1 Corinthians 6:19-20 “What? know ye not that your body is the temple of the Holy Ghost which is in you, which ye have of God, and ye are not your own? For ye are bought with a price: therefore glorify God in your body, and in your spirit, which are God’s.

    1 Peter 1:16 “Because it is written, Be ye holy; for I am holy.”

    Romans 12:1-2 “I beseech you therefore, brethren, by the mercies of God, that ye present your bodies a living sacrifice, holy, acceptable unto God, which is your reasonable service.

    And be not conformed to this world: but be ye transformed by the renewing of your mind, that ye may prove what is that good, and acceptable, and perfect, will of God.”

    1. You’re not going to be lambasted, not by me anyway. You’re entitled to your opinion. I have a very dear friend who shares your opinion. It was very hurtful to me when her daughter told mine that she wouldn’t be allowed to play with Megan if Megan had blue streaks in her hair. I thought this friend knew my heart better than that. Perhaps it isn’t that, but she shares your feelings.

      I’m not trying to justify anything and I don’t think I’m failing to train my children in God’s standards. As I said, they love Jesus and desire to share Him with others. I didn’t only say they were good or kindhearted. They’re nothing apart from Christ, but I honestly don’t think He is judging my daughter by her hair color or boy band posters on her wall.

      I commend you for sharing your thoughts, though. Really. You’ve made me think…and isn’t that what friends do when they have a conversation together? I may not agree with you 100%, but I’ll consider your words.

  8. I agree with what you said. While the commenter above does have a point about how we are perceived, I have heard from so many people who walked away from the church because they felt so judged. I do think we should avoid even the “appearance of evil” but I interpret this as in what we DO rather than what we wear, what our hair looks like, how we decorate a room, etc… but I’m sure you already know that’s how I feel based on our previous conversations! 😉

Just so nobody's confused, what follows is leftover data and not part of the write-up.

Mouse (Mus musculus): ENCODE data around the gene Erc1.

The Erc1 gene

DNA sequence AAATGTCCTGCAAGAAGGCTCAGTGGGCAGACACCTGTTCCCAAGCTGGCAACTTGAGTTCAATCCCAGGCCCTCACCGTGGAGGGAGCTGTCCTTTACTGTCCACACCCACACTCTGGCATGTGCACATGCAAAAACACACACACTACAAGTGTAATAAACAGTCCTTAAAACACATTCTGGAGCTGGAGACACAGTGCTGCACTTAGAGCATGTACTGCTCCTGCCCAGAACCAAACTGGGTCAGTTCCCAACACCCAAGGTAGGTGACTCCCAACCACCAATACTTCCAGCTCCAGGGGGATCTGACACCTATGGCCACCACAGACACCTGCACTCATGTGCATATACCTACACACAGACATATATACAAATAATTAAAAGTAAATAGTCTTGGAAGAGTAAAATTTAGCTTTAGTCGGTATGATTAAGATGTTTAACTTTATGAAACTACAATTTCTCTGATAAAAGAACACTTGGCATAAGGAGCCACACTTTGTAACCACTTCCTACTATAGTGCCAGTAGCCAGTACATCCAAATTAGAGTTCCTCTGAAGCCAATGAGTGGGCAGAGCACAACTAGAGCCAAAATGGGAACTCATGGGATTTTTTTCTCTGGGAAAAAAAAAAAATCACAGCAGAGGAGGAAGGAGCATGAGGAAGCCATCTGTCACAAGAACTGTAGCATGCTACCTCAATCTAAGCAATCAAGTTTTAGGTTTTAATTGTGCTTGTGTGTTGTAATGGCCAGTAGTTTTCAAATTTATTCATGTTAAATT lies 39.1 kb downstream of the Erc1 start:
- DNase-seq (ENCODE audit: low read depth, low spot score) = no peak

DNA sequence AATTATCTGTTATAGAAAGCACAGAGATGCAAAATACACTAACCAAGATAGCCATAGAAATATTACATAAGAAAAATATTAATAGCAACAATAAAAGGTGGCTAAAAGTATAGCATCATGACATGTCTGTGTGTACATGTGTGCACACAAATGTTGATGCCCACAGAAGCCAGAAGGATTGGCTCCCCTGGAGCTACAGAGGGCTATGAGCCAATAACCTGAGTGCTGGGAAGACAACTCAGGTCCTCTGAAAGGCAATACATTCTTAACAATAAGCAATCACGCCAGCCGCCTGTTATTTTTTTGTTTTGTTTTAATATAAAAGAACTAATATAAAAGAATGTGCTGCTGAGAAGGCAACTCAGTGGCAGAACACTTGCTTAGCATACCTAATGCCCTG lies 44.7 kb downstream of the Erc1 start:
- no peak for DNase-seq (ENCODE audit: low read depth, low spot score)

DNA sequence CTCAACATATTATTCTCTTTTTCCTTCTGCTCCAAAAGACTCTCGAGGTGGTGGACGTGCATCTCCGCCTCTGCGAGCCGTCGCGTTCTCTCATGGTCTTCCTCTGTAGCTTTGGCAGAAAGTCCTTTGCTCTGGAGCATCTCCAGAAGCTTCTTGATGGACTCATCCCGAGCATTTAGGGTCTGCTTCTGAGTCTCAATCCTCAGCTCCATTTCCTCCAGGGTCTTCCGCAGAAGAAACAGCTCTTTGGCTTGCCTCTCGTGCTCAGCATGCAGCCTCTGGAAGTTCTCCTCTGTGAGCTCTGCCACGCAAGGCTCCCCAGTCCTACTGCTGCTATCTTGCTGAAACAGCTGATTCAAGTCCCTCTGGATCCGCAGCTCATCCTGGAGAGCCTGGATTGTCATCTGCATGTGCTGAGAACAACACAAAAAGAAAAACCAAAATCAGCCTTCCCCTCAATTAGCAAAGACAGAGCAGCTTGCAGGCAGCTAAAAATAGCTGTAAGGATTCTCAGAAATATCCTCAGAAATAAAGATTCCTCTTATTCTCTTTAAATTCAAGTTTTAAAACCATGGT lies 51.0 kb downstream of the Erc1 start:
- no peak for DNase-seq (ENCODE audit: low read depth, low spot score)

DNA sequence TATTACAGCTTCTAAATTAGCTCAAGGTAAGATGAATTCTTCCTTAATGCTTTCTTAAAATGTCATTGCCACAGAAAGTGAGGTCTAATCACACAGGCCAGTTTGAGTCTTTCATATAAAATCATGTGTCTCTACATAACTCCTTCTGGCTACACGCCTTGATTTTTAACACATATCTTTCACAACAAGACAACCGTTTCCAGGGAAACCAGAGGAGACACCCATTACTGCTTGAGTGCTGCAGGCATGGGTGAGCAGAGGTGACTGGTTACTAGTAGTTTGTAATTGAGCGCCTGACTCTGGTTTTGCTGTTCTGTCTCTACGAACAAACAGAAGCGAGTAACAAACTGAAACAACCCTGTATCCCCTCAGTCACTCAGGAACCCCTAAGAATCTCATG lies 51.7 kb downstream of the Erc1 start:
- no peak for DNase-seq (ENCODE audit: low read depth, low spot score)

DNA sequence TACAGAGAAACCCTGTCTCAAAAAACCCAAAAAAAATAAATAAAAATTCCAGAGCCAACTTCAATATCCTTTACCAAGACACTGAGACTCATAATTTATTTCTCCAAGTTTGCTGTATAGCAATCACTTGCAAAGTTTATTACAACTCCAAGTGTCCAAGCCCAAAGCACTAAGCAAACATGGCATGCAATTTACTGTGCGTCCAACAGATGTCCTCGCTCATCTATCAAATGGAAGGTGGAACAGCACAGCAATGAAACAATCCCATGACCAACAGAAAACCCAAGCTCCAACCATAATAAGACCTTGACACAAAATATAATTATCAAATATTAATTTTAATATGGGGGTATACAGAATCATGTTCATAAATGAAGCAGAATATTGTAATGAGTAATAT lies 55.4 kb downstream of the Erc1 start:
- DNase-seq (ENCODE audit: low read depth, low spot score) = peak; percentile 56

9. Hi Kris

    Secret is out, my Homeschooled kids are born again spirit filled… daughter (18) has blue streaks in her hair too!! I like her creativity. I had an undercut dyed bright orange in my day……..

    My son is 16 loves God and produces Dubstep music in his free time, I used to go to punk bands and drink myself into stupidity.

    They are both in The Phillipines on a mission trip alone without me loving God, praying, preaching and working with the Youth Group in a slum, I did nothing beyond myself at their age……

    I know what I prefer!!!

    My life was alternative with NO fruit, their life is alternative WITH fruit!

    No brainer hey?

    I Enjoy your blog!

    Hugs from Your Aussie Follower

    1. Thanks, Cath. That is so encouraging. Praying for your kids to have an amazing experience in the Philippines sharing the love of Christ with the people there. My daughter heads to Haiti this weekend to serve at an orphanage there. She’ll turn 18 in Haiti. {sigh}

      1. Thrills my heart to hear about your daughter, but I feel your sigh…….I am actually dreading the day all my munchkins leave…….a sad day indeed! Praying that she will be a light and a cuddler and a nuturer to those treasures in Haiti. That my blog friend is your fruit and your arms extended to those babes in Haiti. The blue hair is nothing and fades in the light of your daughter wanting to grow and share and love! Hugs to you Cathy XXX
        PS I run a sponsorship programme in the Phillipines where 120 Mothers and Babes are taken care of in Pregnancy and Birth (that is why orphanages are close to my heart too!)